By Ermenegilda Boccabella, Oct 06, 2016, 13:45 • 2 minute reading
World leaders gathering in the Rwandan capital next week are expected to agree on an ambitious phase-down of hydrofluorocarbons (HFCs). Ahead of the meeting, shecco has published the second edition of The Natural Voice magazine, entitled ‘Mainstreaming Natural Refrigerants’.
Excitement is building ahead of the 28th Meeting of the Parties to the Montreal Protocol for the Protection of the Ozone Layer, taking place in Kigali from 8-14 October. Similar to last year’s Paris Agreement on climate change, this meeting is also expected to result in a legally binding mechanism: this time to ban HFCs.
More than 100 countries have already indicated their intention to push for an ambitious phase-down, with encouragement from the business community.
HFC phase-down: An opportunity for natural refrigerants
An agreement to phase-down of HFCs will significantly reduce the amount of greenhouse gases released into the atmosphere. Phasing down HFCs could also prevent global temperatures from rising by up to 0.5°C.
With the Paris Agreement coming into force on 4 November 2016, an agreement in Kigali could give many countries the kickstart they need to meet their emission reduction targets. India, the European Union, the United States and a group of Pacific island nations have each put forward a proposal. Though the exact terms are still to be negotiated, a strong business case for natural refrigerants is likely to emerge from the deal.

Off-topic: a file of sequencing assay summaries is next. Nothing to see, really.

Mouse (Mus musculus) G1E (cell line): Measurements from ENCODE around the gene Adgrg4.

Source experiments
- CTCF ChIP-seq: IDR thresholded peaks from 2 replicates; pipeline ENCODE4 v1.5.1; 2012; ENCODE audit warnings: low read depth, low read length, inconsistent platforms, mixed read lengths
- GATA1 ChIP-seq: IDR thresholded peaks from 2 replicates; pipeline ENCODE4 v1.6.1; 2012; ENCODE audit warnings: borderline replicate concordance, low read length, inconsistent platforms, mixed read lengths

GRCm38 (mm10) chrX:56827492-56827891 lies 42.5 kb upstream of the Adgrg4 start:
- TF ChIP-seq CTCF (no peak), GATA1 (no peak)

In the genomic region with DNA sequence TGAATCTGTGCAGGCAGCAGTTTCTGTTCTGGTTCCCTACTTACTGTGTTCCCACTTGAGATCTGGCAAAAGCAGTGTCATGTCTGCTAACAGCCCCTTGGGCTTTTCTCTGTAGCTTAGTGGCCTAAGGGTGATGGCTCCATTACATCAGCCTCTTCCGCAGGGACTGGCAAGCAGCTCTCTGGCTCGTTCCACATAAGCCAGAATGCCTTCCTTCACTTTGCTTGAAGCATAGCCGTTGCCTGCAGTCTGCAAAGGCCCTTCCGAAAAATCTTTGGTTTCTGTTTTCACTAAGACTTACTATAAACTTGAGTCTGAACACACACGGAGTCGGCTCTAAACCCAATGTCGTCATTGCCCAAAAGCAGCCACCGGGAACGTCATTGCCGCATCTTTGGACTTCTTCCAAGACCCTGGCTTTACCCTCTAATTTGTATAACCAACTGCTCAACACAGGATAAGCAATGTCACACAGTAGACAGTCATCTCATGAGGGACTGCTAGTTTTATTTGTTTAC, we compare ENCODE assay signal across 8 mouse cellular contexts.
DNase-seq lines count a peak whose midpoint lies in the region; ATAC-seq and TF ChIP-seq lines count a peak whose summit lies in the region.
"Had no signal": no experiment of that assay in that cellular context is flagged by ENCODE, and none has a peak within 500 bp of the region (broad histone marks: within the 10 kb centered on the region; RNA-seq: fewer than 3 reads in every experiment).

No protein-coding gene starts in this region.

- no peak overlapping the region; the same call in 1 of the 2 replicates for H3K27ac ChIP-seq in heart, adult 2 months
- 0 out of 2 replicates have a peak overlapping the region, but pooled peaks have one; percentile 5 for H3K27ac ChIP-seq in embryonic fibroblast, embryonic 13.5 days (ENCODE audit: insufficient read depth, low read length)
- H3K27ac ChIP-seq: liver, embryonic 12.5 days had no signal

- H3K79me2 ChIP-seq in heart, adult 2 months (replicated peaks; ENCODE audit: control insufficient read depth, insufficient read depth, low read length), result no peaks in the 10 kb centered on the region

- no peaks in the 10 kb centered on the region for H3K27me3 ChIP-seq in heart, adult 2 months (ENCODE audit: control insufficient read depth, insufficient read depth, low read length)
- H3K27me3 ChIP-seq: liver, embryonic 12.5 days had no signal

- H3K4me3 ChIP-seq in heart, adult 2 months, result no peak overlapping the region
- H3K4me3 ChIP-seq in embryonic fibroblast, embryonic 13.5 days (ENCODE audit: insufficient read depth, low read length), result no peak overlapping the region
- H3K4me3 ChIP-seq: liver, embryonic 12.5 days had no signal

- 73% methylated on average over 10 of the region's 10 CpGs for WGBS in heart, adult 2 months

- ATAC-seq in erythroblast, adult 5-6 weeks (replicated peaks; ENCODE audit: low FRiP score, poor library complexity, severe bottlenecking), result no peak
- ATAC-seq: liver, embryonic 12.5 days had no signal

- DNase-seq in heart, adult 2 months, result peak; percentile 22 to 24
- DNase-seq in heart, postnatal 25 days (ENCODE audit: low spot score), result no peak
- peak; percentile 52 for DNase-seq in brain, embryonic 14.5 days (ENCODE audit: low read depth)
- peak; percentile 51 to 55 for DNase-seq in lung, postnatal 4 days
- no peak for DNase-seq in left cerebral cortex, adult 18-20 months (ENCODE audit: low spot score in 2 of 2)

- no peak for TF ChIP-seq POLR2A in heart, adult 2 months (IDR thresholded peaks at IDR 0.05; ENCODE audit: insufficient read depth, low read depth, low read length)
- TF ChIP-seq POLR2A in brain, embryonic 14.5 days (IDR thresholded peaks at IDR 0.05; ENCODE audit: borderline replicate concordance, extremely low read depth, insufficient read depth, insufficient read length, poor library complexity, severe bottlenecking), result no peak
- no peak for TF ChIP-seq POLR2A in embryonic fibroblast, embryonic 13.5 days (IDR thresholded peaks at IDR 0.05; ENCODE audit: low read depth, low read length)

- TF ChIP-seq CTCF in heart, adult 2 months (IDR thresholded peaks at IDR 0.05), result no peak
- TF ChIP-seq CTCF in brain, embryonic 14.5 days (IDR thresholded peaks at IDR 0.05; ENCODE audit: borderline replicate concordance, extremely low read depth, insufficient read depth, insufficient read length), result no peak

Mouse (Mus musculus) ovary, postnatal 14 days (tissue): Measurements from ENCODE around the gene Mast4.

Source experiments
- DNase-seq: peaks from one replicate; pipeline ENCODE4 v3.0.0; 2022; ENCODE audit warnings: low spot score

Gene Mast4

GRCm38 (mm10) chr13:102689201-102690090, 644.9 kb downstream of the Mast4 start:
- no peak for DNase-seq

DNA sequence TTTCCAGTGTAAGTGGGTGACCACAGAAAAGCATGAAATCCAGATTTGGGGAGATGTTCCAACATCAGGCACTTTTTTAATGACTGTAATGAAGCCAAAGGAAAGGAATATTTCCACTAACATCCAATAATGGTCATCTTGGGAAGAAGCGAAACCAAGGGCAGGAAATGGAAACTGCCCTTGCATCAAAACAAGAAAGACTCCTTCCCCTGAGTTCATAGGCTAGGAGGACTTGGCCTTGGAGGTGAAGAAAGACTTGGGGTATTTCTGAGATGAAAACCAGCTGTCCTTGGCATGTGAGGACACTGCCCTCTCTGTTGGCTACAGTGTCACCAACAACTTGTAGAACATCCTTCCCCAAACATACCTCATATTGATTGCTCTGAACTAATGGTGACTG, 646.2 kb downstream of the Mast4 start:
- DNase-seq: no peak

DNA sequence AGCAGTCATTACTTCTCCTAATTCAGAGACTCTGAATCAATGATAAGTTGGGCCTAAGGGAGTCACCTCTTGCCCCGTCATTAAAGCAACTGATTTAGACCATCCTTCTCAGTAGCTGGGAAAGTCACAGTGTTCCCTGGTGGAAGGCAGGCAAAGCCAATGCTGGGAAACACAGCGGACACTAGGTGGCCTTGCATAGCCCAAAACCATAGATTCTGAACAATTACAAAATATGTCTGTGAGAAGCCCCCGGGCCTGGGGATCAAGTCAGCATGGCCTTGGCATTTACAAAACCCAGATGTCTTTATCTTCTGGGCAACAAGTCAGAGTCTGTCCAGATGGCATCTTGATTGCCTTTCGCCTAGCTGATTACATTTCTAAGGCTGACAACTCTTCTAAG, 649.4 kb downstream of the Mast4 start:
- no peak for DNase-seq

The Montreal Protocol has been highly successful at removing harmful CFCs and HCFCs from atmospheric circulation. Both of these substances caused havoc on the ozone layer. Since their phase-down in 1991 and 2003 respectively, the hole in the ozone layer has been showing signs of recovery.
Spotlight on developing countries in The Natural Voice #2
The second edition of The Natural Voice magazine features a number of successful transition projects globally, showcasing the practical steps that companies and governments alike can take to phase down HFCs.
Developing countries have an opportunity to leapfrog HFCs as part of their technological transition, taking advantage of highly efficient natural refrigerants. As reported in The Natural Voice, projects in the Gambia, Vietnam, Jordan, South Africa, China, Thailand, Tanzania and Saudi Arabia are already addressing technology transfer and training of technicians.
The success of these projects demonstrates that natural refrigerants have the potential to become a global phenomenon and are on the way to becoming mainstream under the future global agreement.
Any agreement at the Kigali meeting with be the starting gun for business to transition away from harmful HFCs.